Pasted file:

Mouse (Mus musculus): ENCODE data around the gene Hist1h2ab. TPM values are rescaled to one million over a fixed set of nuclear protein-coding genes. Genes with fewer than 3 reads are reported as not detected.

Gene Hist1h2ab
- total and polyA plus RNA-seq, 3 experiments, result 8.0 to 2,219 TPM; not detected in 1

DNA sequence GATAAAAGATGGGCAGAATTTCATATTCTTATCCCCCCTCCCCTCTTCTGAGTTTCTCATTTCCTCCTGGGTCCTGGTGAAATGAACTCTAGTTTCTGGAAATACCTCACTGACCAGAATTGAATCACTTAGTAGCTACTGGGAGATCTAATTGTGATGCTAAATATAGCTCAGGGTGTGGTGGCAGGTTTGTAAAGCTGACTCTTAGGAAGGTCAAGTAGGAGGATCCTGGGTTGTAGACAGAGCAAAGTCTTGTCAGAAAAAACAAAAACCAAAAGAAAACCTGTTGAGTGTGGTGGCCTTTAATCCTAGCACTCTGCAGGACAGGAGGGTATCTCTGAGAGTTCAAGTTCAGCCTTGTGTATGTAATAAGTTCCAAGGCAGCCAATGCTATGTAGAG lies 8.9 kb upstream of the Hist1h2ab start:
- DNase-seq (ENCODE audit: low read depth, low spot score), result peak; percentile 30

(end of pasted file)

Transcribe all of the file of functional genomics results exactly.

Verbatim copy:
Mouse (Mus musculus): ENCODE data around the gene Hist1h2ab. TPM values are rescaled to one million over a fixed set of nuclear protein-coding genes. Genes with fewer than 3 reads are reported as not detected.

Gene Hist1h2ab
- total and polyA plus RNA-seq, 3 experiments, result 8.0 to 2,219 TPM; not detected in 1

DNA sequence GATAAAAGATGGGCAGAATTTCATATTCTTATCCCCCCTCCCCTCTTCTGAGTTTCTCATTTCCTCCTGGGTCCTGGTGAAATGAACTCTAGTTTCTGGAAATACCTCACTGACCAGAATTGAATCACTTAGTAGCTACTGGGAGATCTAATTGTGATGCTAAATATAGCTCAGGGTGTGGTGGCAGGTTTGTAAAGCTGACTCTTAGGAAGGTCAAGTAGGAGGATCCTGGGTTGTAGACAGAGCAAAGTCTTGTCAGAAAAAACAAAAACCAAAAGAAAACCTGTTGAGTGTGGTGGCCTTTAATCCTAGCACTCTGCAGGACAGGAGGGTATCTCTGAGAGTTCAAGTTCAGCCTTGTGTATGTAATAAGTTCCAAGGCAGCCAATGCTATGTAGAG lies 8.9 kb upstream of the Hist1h2ab start:
- DNase-seq (ENCODE audit: low read depth, low spot score), result peak; percentile 30